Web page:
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A crossroads dubbed “Progress Corner” 

and the family who created it in the Depression

In the years between the two world wars, the rural intersection of Illinois Hwy. 23 and U.S. 30 was a crossroads, not only for transportation but also for major historic trends:

• The early development of aviation
• The Great Depression
• Tumultuous social change

Against this backdrop, the Eakle family deftly navigated family triumphs and tragedies, large and small. In his heartwarming autobiography, John Eakle tells how his closeknit family weathered hardships yet had fun performing across the country and Canada as the Eakle Family Band and Dance Troupe. And what did they travel on? The family’s home-away-from-home — a 41-foot-long “battleship” parade float dubbed the USS Illinois built in an airplane hangar.

Author John Eakle

A school teacher more than 30 years, John carefully researched the facts and taped interviews with family and friends to preserve this history. He completed the book shortly before he died May 16, 1998.

The third of eight children, John A. Eakle was born Sept. 23, 1923, in Des Moines, IA, where his father attended the (University of Iowa). The family moved back to Waterman, IL, a few years later where John attended school, graduating from high school in 1941.

He entered the Army Air Corps in October 1942. Between July 1944 and June 1945, he flew 108 combat missions over Burma in P-47 Thunderbolt fighters. There he earned an air medal with two Oak Leaf Clusters and the Distinguished Flying Cross. In 1983 he retired from the U.S. Air Force Reserve as a Lt. Col.  After returning from the war, John married Mary Weishaar in 1946. In 1949 they settled down to raise a family when daughter Terry Jo was born.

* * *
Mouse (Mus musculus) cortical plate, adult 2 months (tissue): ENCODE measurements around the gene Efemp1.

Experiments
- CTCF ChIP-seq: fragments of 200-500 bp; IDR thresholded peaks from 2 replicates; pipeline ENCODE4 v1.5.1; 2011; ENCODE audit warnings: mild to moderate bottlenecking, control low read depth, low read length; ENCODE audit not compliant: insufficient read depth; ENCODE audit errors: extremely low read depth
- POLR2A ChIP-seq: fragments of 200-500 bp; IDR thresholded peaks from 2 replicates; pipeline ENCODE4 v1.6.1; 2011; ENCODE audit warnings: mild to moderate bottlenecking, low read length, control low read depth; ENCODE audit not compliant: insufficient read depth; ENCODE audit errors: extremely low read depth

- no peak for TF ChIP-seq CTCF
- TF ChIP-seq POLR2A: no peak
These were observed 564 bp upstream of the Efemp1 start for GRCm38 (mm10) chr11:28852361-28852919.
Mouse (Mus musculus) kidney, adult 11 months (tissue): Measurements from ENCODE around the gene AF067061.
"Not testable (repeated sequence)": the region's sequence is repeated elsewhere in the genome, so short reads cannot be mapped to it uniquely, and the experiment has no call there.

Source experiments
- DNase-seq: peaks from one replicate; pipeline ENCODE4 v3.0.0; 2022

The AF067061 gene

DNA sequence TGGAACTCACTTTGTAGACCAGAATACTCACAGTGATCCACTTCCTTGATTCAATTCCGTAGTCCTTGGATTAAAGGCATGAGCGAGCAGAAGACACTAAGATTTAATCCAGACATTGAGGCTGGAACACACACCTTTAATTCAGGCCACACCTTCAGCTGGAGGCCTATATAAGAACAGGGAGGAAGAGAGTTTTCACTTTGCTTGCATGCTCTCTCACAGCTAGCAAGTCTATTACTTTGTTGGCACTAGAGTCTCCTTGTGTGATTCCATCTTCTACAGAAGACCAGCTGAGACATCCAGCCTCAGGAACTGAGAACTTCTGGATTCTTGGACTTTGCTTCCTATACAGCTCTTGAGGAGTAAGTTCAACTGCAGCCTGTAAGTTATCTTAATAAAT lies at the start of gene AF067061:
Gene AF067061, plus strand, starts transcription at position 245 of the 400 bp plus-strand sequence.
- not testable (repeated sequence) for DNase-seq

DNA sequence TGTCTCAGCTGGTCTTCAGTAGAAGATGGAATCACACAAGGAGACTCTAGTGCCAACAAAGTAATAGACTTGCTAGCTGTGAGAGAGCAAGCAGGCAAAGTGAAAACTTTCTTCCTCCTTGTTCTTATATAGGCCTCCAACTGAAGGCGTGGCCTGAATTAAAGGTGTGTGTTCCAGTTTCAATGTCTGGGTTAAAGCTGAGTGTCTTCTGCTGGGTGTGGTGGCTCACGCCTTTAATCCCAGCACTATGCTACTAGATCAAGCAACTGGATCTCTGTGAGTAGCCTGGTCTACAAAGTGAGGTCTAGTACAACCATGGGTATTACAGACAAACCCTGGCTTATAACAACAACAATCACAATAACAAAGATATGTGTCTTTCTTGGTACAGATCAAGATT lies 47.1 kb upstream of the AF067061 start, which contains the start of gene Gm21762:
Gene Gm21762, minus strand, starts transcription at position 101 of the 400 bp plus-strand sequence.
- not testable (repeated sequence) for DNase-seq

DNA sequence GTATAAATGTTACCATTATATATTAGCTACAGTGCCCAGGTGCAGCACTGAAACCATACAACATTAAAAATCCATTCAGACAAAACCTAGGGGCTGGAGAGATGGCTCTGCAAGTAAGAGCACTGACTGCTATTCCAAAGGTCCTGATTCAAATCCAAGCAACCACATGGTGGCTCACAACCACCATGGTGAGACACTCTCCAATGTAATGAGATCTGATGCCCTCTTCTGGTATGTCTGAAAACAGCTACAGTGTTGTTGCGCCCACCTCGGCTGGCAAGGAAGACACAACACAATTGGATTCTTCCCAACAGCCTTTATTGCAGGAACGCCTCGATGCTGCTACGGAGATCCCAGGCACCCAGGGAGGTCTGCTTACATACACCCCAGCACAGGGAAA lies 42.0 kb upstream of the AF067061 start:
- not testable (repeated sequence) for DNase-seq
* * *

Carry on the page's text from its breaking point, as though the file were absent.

John attended and graduated from Northern Illinois University (formerly State Teachers College) with a BS and MS in Education. He taught more than 30 years, 28 years in DeKalb, IL, junior and senior school special education. He retired in 1981.

Active in the community as well as aviation, John served two terms as president of the DeKalb Classroom Teachers Association, held a commercial pilot’s license, taught private pilot ground school, and flew in the Civil Air Patrol. He was also a member of the First United Methodist Church, DeKalb, IL; the Experimental Aircraft Association, the Retired Officers Association, World War II Combat Flyers and the Kishwaukee-DeKalb Kiwanis Club.